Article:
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Hall of Famer Charlie Krueger passes away

Published: Feb. 8, 2021 at 4:51 PM CST|Updated: Feb. 8, 2021 at 9:23 PM CST
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Hall of Famer Charlie Krueger Passes Away

Charlie Krueger, a member of the Texas A&M Athletics and National Football Foundation Halls of Fame, passed away Feb. 5 in Clayton, California. Born Jan. 28, 1937, he was 84.

Charles Andrew Krueger, who was born in nearby Caldwell, Texas, starred as a two-way lineman for Paul “Bear” Bryant’s Aggies from 1955-57. He was a two-time All-Southwest Conference and All-America selection in 1956 and 1957, and he helped lead the Aggies to the 1956 SWC Championship and cleared the way for John David Crow in his Heisman Trophy-winning season in 1957. In 1955, he was Sophomore Lineman of the Year in the Southwest Conference. After his senior campaign, he was captain of the 1958 College All-Star team, which beat the Detroit Lions 35-19.

“We are deeply saddened to learn of the passing of Charlie Krueger,” said NFF Chairman Archie Manning. “A true Aggie legend, he built a reputation as one of the strongest and toughest players in the Southwest Conference. His accomplishments will forever be enshrined in the Hall in Atlanta, and our thoughts are prayers are with his many family and friends during this time of loss.”

Krueger was inducted into the Texas A&M Athletics Hall of Fame in 1972 and the NFF Hall of Fame in 1983. Additionally, he was inducted in the Texas Sports Hall of Fame in 2014 and he was named to the Southwest Conference 50-year team, covering 1919-1968.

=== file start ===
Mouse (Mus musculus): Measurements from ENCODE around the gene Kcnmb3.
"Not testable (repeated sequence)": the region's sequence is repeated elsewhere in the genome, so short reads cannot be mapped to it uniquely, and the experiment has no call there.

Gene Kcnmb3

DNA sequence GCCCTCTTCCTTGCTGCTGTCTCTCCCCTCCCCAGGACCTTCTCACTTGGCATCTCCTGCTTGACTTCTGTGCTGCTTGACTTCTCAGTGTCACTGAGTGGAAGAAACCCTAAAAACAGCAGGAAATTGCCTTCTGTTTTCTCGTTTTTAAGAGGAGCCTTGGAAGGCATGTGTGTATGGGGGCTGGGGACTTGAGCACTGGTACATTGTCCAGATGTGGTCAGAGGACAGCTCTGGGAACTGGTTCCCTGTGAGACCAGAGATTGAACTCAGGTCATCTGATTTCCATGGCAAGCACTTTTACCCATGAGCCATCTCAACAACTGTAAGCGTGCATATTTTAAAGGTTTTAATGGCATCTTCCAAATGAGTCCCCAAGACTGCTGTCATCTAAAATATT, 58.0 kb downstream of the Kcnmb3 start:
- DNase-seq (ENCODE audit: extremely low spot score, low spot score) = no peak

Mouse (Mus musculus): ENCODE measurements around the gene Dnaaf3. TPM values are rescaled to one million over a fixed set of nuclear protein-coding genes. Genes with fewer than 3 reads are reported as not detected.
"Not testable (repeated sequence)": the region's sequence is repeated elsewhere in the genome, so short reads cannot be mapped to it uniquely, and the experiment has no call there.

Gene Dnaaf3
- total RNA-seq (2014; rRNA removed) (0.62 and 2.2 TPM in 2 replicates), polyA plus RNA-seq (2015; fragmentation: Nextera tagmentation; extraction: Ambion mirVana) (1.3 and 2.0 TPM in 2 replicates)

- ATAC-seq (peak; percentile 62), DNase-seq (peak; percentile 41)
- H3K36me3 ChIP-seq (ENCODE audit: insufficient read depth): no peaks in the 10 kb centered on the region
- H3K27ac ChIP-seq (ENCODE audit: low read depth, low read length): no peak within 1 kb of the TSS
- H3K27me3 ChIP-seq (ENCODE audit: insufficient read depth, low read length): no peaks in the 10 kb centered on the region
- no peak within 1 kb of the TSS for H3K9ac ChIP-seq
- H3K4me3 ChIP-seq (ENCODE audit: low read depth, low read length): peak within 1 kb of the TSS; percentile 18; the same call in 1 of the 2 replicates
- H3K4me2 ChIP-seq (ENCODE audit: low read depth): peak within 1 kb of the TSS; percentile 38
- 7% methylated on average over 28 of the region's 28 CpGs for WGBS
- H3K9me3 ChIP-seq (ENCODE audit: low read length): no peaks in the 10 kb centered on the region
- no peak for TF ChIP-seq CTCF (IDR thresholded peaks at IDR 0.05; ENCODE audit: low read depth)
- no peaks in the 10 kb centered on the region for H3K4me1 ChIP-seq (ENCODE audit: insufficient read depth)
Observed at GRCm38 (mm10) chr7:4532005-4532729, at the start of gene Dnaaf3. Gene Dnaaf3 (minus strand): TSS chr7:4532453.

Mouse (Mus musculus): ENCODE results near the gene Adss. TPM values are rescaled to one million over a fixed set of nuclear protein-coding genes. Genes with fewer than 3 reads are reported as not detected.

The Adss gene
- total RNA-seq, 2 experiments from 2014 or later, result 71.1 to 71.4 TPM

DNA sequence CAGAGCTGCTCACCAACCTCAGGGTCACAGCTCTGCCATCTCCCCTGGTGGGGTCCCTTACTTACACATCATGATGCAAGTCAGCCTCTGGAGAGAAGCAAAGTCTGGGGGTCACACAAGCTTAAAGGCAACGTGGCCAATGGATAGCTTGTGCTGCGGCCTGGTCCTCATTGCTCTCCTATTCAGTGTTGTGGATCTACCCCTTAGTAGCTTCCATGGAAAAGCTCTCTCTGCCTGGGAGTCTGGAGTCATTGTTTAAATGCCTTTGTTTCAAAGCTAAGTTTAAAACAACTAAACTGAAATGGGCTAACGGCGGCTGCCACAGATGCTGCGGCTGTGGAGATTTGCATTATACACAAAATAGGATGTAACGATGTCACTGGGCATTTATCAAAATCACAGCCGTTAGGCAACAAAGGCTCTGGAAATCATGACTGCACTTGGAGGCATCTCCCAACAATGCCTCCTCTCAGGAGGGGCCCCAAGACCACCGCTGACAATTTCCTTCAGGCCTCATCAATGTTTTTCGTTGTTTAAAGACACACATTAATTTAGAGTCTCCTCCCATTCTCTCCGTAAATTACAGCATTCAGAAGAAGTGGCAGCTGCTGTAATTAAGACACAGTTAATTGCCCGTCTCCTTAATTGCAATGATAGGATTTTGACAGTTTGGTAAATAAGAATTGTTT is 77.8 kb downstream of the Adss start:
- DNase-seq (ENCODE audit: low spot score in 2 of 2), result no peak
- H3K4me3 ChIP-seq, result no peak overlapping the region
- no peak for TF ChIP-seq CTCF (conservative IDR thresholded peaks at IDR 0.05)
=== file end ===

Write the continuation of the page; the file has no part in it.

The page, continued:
Many years after graduating, Krueger said, “I owe Texas A&M a lot. I received a great education and a military commission.” He served 10 years in the Army Reserve, retiring as a captain.

After his college career, Krueger played 16 years in the NFL, all with the San Francisco 49ers who drafted him in the first round of the 1958 NFL Draft. Krueger was one of the longest tenured players in 49ers’ history, playing in 198 games from 1958-73 and he was an All-Pro selection at defensive tackle in 1960, 1965 and 1966. His No. 70 jersey was retired by the 49ers in 1974 and he joined the club’s Hall of Fame in 2009.

“Charlie was known as the ‘Textbook Tackle’ for his reputation as a technician and his tremendous strength,” the San Francisco 49ers said in a statement. “He was a tough, resilient and smart player who looked out for his teammates, both on and off the field.”

Krueger settled in Clayton, California, where he was known for his work with Easter Seals, March of Dimes, and Max Baer Heart Fund. He developed an interest in opera and symphony music and worked with committees for the arts. His wife, the former Kris Adler, was the daughter of the director of the San Francisco Opera.